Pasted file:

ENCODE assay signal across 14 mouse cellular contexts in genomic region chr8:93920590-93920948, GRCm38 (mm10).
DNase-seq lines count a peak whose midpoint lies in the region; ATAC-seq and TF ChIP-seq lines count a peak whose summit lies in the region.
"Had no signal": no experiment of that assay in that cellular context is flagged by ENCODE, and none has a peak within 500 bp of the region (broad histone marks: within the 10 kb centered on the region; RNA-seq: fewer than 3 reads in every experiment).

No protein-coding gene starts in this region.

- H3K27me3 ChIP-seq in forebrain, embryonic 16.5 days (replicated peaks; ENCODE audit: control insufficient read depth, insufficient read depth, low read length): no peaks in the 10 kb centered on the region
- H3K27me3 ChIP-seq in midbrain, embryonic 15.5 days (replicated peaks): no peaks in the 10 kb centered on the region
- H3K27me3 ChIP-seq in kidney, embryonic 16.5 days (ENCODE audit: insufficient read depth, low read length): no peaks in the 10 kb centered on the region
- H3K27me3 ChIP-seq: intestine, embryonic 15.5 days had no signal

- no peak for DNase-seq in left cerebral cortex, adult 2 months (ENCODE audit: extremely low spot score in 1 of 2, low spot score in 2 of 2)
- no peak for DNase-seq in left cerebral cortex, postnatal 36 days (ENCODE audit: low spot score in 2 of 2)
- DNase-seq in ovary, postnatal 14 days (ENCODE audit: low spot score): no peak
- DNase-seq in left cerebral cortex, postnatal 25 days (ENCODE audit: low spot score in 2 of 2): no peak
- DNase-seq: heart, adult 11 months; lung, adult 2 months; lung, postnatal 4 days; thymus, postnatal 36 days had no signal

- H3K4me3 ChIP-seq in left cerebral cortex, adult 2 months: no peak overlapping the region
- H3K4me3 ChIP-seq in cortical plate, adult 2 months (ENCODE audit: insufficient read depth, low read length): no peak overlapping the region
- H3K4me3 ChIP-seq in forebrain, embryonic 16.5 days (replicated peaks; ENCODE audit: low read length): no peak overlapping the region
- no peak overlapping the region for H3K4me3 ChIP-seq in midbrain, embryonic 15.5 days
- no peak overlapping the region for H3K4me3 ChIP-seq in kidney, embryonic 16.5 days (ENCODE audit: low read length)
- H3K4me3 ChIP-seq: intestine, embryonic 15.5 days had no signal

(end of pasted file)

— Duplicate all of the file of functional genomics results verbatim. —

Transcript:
ENCODE assay signal across 14 mouse cellular contexts in genomic region chr8:93920590-93920948, GRCm38 (mm10).
DNase-seq lines count a peak whose midpoint lies in the region; ATAC-seq and TF ChIP-seq lines count a peak whose summit lies in the region.
"Had no signal": no experiment of that assay in that cellular context is flagged by ENCODE, and none has a peak within 500 bp of the region (broad histone marks: within the 10 kb centered on the region; RNA-seq: fewer than 3 reads in every experiment).

No protein-coding gene starts in this region.

- H3K27me3 ChIP-seq in forebrain, embryonic 16.5 days (replicated peaks; ENCODE audit: control insufficient read depth, insufficient read depth, low read length): no peaks in the 10 kb centered on the region
- H3K27me3 ChIP-seq in midbrain, embryonic 15.5 days (replicated peaks): no peaks in the 10 kb centered on the region
- H3K27me3 ChIP-seq in kidney, embryonic 16.5 days (ENCODE audit: insufficient read depth, low read length): no peaks in the 10 kb centered on the region
- H3K27me3 ChIP-seq: intestine, embryonic 15.5 days had no signal

- no peak for DNase-seq in left cerebral cortex, adult 2 months (ENCODE audit: extremely low spot score in 1 of 2, low spot score in 2 of 2)
- no peak for DNase-seq in left cerebral cortex, postnatal 36 days (ENCODE audit: low spot score in 2 of 2)
- DNase-seq in ovary, postnatal 14 days (ENCODE audit: low spot score): no peak
- DNase-seq in left cerebral cortex, postnatal 25 days (ENCODE audit: low spot score in 2 of 2): no peak
- DNase-seq: heart, adult 11 months; lung, adult 2 months; lung, postnatal 4 days; thymus, postnatal 36 days had no signal

- H3K4me3 ChIP-seq in left cerebral cortex, adult 2 months: no peak overlapping the region
- H3K4me3 ChIP-seq in cortical plate, adult 2 months (ENCODE audit: insufficient read depth, low read length): no peak overlapping the region
- H3K4me3 ChIP-seq in forebrain, embryonic 16.5 days (replicated peaks; ENCODE audit: low read length): no peak overlapping the region
- no peak overlapping the region for H3K4me3 ChIP-seq in midbrain, embryonic 15.5 days
- no peak overlapping the region for H3K4me3 ChIP-seq in kidney, embryonic 16.5 days (ENCODE audit: low read length)
- H3K4me3 ChIP-seq: intestine, embryonic 15.5 days had no signal